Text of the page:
The Eric Morecambe government

All the right things in the wrong order.

One of the great comedy lines of all time is Eric Morecambe’s retort to Andre Previn’s complaint about his inability to play Greig’s piano concerto. Grabbing Previn by the lapels he says, “I am playing all the right notes, just not necessarily in the right order”.

This might well be the motto for the government’s efforts to get the economy growing. They are doing some of the right things, just not necessarily in the right places and not really in the right quantities and crucially not with the right focus. Take the variety of state-sponsored lending schemes launched in the last year. When Project Merlin failed to magic up the boost in small business lending that it was expected to, the government launched (or relaunched) the Small Firm Loan Guarantee Scheme (SFLGS), which according to the department for business, was apparently successful, although it failed to get the economy really moving. Three months after it was launched the SFLGS was effectively replaced by the credit-easing scheme billed as Funding for Lending, which would allow banks to borrow at a cheaper rate.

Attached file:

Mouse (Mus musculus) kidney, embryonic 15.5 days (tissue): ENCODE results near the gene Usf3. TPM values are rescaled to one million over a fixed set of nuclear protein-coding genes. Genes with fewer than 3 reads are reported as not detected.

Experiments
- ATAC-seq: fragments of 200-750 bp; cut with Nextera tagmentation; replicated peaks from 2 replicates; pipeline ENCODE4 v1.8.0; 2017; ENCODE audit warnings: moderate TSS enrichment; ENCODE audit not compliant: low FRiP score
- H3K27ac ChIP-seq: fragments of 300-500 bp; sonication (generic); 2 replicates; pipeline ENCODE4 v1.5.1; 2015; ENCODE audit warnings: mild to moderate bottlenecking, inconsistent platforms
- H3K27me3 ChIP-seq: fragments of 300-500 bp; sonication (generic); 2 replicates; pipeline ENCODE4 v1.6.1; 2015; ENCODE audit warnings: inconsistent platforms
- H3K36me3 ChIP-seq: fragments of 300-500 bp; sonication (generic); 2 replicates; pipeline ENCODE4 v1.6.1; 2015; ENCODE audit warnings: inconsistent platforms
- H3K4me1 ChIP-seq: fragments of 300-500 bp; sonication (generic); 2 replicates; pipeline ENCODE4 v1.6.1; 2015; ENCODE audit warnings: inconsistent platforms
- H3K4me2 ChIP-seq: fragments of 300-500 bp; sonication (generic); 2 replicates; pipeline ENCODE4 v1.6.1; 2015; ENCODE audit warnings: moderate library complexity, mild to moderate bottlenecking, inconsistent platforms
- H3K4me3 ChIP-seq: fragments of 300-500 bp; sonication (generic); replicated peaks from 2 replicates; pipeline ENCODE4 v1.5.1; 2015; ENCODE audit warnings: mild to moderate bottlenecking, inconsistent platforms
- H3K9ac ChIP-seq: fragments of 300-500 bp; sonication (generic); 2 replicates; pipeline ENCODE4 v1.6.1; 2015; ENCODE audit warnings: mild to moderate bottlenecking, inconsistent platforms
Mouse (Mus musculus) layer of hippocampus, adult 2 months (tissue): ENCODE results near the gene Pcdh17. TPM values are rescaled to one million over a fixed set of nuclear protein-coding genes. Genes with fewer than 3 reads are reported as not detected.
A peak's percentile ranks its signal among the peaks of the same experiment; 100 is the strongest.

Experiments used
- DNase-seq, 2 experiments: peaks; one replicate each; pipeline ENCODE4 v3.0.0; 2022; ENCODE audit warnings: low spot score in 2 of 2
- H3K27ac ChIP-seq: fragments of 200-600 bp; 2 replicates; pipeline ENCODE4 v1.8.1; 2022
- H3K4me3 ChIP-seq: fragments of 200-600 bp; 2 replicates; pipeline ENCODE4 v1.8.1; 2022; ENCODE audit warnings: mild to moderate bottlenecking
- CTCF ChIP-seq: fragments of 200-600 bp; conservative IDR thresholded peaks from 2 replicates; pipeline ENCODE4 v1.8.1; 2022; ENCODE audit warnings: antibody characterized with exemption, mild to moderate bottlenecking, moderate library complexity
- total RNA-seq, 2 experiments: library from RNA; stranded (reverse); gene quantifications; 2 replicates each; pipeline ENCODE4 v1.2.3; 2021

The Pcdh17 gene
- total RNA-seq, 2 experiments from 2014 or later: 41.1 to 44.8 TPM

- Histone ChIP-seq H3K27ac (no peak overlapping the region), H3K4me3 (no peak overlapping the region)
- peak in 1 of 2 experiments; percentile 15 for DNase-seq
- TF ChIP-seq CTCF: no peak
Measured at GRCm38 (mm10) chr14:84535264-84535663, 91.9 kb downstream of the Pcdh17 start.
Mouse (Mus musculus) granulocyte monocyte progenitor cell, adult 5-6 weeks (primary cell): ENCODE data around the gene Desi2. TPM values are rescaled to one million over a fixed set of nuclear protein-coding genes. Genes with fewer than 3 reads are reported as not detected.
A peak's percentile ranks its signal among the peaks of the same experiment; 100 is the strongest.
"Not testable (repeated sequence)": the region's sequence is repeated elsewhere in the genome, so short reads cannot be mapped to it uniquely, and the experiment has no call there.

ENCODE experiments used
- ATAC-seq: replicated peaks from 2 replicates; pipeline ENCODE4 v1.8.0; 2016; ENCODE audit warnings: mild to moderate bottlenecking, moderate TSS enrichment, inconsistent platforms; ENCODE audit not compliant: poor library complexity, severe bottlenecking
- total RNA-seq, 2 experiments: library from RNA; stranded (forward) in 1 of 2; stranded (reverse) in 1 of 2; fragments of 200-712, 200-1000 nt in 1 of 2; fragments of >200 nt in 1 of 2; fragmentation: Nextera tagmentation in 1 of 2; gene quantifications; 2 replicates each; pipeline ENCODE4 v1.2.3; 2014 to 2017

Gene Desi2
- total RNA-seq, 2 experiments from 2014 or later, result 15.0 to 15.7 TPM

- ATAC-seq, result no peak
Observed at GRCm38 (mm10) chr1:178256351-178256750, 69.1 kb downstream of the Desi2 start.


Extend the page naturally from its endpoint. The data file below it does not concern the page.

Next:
Fast forward another two months and business secretary Vince Cable was out and about this week promoting an industrial strategy that included a suggestion all this may soon be collected together under the umbrella of some form of British business bank.

The details — whether it would include new cash (unlikely), who would be picking the schemes, sectors and firms to invest in and so on — weren’t included. It was a policy announcement coalition style, in effect little more than a floating of an idea to judge its credibility. A business bank in itself sounds like a sensible idea, although simply rebranding lending schemes or creating a fancy new website to house them all in won’t make businesses any hungrier for lending.